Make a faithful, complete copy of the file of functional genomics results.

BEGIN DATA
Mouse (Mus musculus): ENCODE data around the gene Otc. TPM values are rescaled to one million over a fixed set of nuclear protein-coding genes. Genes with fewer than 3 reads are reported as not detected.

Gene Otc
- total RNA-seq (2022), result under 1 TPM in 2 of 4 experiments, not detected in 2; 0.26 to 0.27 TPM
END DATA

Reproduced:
Mouse (Mus musculus): ENCODE data around the gene Otc. TPM values are rescaled to one million over a fixed set of nuclear protein-coding genes. Genes with fewer than 3 reads are reported as not detected.

Gene Otc
- total RNA-seq (2022), result under 1 TPM in 2 of 4 experiments, not detected in 2; 0.26 to 0.27 TPM